Bernard Arnault, LVMH’s chairman and CEO as well as a well-known art collector, has announced the opening of the Fondation Louis Vuitton, slated for October 27th. The Frank Gehry-designed museum will play host to the luxury conglomerate’s vast corporate art collection. The futuristic glass building will be located in the Jardin d’Acclimatation in Paris’ Bois de Boulogne area. The Fondation Louis Vuitton will focus on 20th and 21st century art in a 126,000 square foot space and contain 11 galleries.
While Arnault’s own art collection is widely known to be extensive, the museum will only feature the company’s corporate collection. Meanwhile, Arnault’s main competitor, François Henri-Pinault, opened the Palazzo Grassi in Venice in 2006, which display’s Pinault’s personal art collection. The French luxury magnate had originally planned to open a Tadao Ando-designed museum in his native country on the Ile Seguin in Paris in 2005, but the project was ultimately halted due to red tape regulations.
In addition to the permanent collection from LVMH, Arnault’s museum will also play host to temporary exhibitions and artist commissions, as well as events. Gehry’s architectural projects for the foundation will be the center of the museum’s inaugural exhibition, which will debut on October 20th, a week prior to the official opening (shortly before Gehry’s October 8th show at the Pompidou museum, the first European retrospective of the architect’s work). The inaugural exhibition will be open to the public for free the first three days by reservation ahead of the opening.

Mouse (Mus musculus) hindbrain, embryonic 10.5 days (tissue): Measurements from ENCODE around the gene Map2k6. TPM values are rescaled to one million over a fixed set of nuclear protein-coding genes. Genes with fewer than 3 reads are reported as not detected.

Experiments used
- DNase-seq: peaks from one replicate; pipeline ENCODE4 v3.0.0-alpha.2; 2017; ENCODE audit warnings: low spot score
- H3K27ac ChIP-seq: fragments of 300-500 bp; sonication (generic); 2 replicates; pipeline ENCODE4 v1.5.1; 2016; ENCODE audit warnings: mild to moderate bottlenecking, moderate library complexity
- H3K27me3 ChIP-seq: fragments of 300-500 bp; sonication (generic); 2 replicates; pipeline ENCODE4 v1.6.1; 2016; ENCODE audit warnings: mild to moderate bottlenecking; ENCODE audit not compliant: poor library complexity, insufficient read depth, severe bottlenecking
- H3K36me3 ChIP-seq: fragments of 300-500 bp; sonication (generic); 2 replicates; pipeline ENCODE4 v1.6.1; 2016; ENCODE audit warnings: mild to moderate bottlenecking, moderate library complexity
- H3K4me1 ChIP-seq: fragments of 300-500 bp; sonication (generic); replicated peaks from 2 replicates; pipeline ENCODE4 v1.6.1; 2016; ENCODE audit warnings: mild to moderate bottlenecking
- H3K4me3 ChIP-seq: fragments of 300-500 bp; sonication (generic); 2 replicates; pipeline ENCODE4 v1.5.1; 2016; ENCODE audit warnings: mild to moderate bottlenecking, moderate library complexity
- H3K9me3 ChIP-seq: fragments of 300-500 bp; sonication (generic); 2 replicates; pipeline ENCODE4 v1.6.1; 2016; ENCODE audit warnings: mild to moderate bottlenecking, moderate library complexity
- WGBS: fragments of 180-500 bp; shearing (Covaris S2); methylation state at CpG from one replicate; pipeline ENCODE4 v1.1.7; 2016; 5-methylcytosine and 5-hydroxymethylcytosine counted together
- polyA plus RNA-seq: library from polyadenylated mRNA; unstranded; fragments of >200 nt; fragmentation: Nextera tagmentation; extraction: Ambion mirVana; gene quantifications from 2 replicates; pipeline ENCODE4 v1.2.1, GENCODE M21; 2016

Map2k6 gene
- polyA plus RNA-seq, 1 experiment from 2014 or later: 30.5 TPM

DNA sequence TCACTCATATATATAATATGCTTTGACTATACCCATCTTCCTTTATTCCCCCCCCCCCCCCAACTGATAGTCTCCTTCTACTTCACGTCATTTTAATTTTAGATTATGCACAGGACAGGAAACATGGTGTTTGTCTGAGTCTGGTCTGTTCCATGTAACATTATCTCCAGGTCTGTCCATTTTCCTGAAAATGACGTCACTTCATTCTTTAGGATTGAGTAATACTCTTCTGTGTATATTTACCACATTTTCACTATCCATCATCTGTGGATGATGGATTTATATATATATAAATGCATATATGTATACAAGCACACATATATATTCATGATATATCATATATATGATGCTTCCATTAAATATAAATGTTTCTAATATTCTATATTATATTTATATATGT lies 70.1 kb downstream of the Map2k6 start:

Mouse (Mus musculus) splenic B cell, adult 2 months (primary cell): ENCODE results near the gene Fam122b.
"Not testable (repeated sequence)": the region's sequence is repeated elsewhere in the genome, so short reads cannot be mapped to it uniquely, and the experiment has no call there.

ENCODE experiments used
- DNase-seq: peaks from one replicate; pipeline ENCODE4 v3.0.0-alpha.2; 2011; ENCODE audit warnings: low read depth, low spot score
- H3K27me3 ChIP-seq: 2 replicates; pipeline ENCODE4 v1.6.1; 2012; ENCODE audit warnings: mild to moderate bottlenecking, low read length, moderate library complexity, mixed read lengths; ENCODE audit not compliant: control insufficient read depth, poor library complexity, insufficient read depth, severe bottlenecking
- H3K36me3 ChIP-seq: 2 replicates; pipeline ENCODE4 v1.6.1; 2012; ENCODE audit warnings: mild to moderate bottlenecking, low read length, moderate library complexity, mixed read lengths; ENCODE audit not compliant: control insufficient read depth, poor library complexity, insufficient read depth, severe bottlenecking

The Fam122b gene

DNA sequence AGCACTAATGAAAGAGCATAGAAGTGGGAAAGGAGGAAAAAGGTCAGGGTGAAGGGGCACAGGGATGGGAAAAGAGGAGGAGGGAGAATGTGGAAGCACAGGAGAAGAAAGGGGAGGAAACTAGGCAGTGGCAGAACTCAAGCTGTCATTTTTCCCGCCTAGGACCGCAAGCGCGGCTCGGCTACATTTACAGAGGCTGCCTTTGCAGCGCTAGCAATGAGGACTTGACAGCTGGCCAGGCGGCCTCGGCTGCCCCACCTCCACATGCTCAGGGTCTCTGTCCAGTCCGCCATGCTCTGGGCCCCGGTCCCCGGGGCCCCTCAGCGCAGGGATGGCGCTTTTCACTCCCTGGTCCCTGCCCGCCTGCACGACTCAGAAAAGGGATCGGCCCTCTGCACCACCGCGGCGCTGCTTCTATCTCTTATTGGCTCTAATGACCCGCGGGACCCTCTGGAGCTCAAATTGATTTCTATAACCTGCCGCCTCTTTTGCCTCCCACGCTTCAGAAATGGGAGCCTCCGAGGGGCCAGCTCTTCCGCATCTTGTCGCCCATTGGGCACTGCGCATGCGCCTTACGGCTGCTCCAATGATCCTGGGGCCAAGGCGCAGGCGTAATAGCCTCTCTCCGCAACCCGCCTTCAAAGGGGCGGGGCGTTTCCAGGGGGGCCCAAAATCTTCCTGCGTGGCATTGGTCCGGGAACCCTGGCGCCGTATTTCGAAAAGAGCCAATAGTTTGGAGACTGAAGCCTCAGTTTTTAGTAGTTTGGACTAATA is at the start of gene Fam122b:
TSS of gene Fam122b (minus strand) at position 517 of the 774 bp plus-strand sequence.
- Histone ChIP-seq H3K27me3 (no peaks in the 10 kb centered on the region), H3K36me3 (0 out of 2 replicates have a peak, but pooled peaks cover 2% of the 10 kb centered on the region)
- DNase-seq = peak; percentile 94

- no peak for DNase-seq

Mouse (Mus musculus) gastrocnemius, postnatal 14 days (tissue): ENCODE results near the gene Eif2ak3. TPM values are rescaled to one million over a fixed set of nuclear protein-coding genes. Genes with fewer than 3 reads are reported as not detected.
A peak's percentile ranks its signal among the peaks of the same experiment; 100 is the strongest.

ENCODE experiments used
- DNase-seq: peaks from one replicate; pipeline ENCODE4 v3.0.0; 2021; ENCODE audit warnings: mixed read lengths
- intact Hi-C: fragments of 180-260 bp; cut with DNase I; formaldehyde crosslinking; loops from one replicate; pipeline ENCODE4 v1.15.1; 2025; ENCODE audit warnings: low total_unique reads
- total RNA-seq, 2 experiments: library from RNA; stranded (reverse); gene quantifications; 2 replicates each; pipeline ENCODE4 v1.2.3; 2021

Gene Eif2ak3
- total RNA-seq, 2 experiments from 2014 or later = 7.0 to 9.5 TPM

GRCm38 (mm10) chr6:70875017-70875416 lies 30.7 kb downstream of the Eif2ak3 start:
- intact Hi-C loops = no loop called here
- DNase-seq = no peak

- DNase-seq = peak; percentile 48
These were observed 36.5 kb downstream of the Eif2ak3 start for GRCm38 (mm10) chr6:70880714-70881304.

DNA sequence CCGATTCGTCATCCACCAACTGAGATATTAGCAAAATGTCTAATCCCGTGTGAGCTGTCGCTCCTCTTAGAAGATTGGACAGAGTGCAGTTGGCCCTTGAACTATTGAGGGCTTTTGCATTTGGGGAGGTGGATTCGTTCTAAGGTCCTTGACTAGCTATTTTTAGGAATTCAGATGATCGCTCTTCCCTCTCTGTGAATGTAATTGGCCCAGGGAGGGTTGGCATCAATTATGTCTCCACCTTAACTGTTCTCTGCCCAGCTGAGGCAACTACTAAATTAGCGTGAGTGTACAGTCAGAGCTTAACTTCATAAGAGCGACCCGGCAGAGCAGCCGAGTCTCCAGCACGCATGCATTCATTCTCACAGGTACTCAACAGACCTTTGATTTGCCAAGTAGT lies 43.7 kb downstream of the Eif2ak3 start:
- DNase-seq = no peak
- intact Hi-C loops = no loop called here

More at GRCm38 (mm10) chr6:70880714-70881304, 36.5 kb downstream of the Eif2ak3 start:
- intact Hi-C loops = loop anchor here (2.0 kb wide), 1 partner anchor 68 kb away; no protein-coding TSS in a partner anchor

Vuitton also recently tapped Gehry to design a limited-edition handbag in its signature monogram canvas that is to arrive in stores in mid-October, as reported. Also participating in that project, dubbed “The Icon and the Iconoclasts,” are Karl Lagerfeld, Cindy Sherman, Rei Kawakubo, Christian Louboutin and Marc Newson.
$136 million at current exchange, the foundation represents one of LVMH’s biggest gestures of art patronage.